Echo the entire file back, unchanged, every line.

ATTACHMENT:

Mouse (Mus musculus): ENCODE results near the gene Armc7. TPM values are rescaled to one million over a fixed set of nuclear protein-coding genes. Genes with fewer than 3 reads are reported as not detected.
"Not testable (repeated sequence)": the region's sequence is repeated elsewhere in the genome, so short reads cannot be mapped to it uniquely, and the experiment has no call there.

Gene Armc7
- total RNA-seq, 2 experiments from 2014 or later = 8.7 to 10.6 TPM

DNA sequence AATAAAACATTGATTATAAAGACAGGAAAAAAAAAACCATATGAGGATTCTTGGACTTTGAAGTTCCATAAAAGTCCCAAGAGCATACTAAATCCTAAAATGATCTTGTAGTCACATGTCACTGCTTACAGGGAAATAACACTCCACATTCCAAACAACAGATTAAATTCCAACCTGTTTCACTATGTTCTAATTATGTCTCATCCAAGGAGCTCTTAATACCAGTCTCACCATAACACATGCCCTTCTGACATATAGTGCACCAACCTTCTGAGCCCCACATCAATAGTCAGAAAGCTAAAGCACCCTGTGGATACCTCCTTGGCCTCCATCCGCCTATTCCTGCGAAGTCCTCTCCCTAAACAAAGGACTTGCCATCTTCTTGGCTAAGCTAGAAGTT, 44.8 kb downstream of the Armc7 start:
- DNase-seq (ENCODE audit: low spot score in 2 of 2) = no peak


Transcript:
Mouse (Mus musculus): ENCODE results near the gene Armc7. TPM values are rescaled to one million over a fixed set of nuclear protein-coding genes. Genes with fewer than 3 reads are reported as not detected.
"Not testable (repeated sequence)": the region's sequence is repeated elsewhere in the genome, so short reads cannot be mapped to it uniquely, and the experiment has no call there.

Gene Armc7
- total RNA-seq, 2 experiments from 2014 or later = 8.7 to 10.6 TPM

DNA sequence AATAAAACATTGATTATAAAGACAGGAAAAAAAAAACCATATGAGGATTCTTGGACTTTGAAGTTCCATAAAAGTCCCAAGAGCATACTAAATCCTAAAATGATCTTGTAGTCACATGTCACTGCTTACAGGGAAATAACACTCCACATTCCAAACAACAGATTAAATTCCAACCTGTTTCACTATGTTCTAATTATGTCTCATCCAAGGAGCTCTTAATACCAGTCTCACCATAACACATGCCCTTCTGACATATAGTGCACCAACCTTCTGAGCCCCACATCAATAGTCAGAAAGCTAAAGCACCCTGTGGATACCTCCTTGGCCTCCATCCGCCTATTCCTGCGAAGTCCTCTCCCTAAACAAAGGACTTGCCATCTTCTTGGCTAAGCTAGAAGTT, 44.8 kb downstream of the Armc7 start:
- DNase-seq (ENCODE audit: low spot score in 2 of 2) = no peak